Art is just a matter of faith!
Lecture given by Prof. Yves M. Larocque in the context of New York Art Trip 2012 (March 8-11)
This lecture explores three elements—concept, content and context—through which we can explore and become more aware of the aesthetics (beauty and creativity) of a work of art. Here a few excerpts:
“Several architect friends have told me that architecture is simpler than painting because it relies on clear laws of physics, including those related to gravity, mass and force, while in painting “there are no laws.” One day, one of my students knowing this called me to say that he had seen a painting with five vanishing points—which are points in a drawing or painting at which parallel lines appear to converge—and he wondered if it was okay to use so many points. My answer? It depends on several factors, the most important being the artist’s intention and knowledge. Did the artist aim to manipulate the pictorial space in that way, or did he do it with no knowledge of such points? Simply put, if the artist used multiple vanishing points while misinformed about the basic rules of perspective, then the painting was unskilfully executed. But if the artist decided to ignore the rules of perspective to convey a particular meaning through the painting, then it was all right. For example, Picasso’s Demoiselles d’Avignon has many viewpoints, which is one of the reasons this large canvas ranks among the most revered works in art history. You can do anything in painting; it depends on choice and end result.”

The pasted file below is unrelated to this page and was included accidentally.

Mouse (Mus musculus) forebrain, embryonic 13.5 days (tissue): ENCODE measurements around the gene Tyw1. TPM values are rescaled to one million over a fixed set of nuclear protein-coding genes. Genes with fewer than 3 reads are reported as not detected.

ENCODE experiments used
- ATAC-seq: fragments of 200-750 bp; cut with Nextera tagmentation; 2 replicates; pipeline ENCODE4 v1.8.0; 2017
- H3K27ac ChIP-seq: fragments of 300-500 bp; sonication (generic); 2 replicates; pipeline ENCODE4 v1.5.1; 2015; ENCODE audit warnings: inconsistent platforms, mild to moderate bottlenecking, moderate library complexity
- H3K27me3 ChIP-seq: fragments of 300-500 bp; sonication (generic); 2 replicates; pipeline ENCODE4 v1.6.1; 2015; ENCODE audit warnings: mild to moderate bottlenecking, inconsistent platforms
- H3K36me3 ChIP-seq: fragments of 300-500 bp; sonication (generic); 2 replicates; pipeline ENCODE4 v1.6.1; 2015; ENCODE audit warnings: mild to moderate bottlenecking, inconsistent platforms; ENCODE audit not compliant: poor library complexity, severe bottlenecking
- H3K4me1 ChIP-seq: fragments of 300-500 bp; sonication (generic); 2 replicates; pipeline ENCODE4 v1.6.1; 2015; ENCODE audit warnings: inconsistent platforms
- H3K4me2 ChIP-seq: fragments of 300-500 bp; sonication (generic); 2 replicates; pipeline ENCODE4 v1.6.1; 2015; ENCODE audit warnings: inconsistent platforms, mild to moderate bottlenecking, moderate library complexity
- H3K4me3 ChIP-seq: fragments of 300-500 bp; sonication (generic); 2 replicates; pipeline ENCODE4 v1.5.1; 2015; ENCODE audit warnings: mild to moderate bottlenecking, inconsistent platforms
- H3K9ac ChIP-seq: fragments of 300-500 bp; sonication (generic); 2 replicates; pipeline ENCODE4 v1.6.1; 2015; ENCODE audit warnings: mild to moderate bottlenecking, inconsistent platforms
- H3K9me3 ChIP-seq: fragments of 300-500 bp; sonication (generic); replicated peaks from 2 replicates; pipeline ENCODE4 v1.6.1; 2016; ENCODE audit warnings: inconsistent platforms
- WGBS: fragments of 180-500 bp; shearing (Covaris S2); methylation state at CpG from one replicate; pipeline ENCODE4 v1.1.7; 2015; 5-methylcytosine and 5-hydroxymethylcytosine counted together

“We may conclude that there is no absolute truth in the value of art. Art, like religion, is a matter of faith; faith in what you believe and in what you do as a painter.”